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the main thing is:
Are you making a profit
They always say not to expect to make profit in your first year, but when the second year is about to end, I would like to have something on paper showing that my hard work pays off. Sometimes I think I do it all for the love of it. That might not be a bad reason, but still...
Anyway, I think I'm breaking even, maybe making a little $$$ which get reinvested into the business. But what is the golden standard? This much for advertizing, this much for whatever...?
1 buyer in 162 visits is really pretty low honestly. I could give you industry conversion rates I have experienced.
The good news for you is 14cents a visitor is a steal.
"I could give you industry conversion rates I have experienced". - If this is something you can post in this forum, please do.
Yep - Do not look at the sale price - look at the profits per sale.
Anyway, the customers you acquire now may come back again to make a purchase. Maybe you should capture the vistors email addresses and send "special offers" newsletters.
You also have other options -
- Reduce the CPC further (ROI is more important than traffic)
- Add more keywords to make up for the lost traffic.
- Check out other PPC search engines
are you considering .14 per visitor (all told), or .14 per paid visitor only?
can you see varying conversion rates on different sources / word combinations?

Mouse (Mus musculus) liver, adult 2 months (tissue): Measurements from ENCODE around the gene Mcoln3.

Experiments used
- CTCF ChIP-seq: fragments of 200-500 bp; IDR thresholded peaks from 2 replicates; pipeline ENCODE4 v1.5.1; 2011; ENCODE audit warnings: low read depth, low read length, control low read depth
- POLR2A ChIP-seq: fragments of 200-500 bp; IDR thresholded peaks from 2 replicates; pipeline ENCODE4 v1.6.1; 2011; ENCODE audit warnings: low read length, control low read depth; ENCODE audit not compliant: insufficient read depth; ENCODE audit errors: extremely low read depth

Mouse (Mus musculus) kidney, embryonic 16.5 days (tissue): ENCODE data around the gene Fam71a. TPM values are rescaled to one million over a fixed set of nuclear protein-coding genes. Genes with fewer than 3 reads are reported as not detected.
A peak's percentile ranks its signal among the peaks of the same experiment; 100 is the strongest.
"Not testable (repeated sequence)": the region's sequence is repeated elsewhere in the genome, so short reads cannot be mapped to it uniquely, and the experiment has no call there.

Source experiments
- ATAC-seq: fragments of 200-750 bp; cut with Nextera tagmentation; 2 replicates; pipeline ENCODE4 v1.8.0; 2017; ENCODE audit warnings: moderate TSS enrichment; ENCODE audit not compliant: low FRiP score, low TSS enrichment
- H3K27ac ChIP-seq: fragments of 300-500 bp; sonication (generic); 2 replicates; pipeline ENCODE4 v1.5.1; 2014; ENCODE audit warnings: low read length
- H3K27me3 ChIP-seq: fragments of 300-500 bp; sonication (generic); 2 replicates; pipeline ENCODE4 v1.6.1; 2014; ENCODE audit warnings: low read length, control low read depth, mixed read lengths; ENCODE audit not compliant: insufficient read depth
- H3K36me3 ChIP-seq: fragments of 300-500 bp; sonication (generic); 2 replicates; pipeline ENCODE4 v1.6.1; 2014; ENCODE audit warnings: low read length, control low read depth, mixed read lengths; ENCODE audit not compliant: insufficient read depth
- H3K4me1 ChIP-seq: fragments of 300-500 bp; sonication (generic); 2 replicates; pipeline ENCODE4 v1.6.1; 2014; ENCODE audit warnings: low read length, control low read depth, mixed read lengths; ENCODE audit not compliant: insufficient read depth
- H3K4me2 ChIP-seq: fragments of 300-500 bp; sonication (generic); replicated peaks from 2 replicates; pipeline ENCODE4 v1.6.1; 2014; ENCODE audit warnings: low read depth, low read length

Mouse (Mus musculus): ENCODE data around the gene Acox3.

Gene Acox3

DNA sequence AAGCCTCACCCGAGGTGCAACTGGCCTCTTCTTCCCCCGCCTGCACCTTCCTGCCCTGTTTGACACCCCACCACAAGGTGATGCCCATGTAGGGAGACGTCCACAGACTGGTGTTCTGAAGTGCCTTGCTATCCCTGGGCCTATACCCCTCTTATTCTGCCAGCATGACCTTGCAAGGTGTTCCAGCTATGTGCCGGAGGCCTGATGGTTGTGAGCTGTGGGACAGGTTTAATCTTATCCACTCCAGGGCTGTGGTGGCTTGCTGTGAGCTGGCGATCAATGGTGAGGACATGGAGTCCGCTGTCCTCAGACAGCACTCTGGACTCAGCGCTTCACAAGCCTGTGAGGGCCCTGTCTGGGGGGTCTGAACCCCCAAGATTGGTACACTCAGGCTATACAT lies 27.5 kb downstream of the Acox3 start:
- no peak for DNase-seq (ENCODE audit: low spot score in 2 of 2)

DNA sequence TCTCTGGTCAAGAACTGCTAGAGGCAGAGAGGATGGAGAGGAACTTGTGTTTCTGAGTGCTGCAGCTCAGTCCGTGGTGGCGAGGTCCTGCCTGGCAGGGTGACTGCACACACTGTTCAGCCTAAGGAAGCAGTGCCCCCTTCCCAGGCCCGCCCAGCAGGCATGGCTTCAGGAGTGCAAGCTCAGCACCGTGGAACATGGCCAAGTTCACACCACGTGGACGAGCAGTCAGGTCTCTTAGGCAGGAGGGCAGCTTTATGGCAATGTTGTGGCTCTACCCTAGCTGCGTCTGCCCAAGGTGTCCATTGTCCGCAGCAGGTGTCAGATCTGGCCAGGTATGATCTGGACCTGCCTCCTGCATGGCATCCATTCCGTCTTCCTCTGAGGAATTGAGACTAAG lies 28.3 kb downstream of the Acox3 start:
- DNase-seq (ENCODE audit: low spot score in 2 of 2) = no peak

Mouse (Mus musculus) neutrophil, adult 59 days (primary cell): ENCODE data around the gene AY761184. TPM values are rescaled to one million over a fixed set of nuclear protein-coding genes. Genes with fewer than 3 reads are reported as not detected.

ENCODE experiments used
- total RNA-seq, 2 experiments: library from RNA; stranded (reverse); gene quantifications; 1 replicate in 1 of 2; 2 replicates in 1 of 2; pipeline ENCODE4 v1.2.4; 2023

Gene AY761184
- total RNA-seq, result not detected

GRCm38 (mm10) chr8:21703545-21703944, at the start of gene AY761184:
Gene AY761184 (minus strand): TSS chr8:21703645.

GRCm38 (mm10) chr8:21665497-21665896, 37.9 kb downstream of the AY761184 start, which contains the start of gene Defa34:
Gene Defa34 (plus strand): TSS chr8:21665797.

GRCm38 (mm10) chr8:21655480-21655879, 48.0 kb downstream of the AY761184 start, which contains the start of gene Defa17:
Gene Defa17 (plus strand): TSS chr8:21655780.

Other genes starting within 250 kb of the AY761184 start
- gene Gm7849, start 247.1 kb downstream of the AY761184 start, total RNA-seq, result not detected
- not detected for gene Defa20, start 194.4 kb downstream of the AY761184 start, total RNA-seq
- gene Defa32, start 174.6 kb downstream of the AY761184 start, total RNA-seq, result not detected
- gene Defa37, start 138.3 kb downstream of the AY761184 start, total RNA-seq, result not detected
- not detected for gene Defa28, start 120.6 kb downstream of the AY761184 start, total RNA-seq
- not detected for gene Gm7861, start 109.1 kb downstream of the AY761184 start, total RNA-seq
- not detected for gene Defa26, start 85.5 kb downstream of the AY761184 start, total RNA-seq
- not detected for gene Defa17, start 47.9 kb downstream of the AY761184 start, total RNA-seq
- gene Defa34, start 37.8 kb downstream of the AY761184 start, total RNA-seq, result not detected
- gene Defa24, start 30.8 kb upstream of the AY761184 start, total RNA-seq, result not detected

PS: good or bad, you've got a benchmark to start from, and many don't care enough to look - so you're ahead of the game in this regard.
Each visitor costs me £0.65 ($1.07) (It's personal finance so I accept that it's relatively pricey)
One in 6.7 visitors buys something
The key metrics to evaluate are cost of customer acquisition and the lifetime value of that customer.
If a customer is likely to make 10 purchases from you over the next two years, you can afford to lose money the first time they come- assuming you don't have to keep makrteing them the way to get them to come back. If, on the other hand, they only buy once, you better make a decent profit on that one sale.
1 out of 162 sounds low, but it really depends what you are selling, and 1 out of 6.7 sounds high, but again it depends. Personally, I get around 1 out of 45 buying.
Your marketing costs as a percentage of your sale price also depends entirely on what your other product costs are. If you ar selling a download, with effectively zero product cost, and only the credit card fee to pay, then you can easily spend 50% on marketing and still do well. If you are selling clothing, you should hope your marketing costs are well under 20%.
Again, figure out the customers lifetime value, and the lifetime cost of aquiring each customer, and you should get a good feel for where you're at.
Try tracking the keywords you are using to determine which of the clicks are dealing visitors to you. This will enable you to dispose of the junk that is costing you $'s and allow you to earn more of an ROI.
Also I think as Shak mentioned earlier: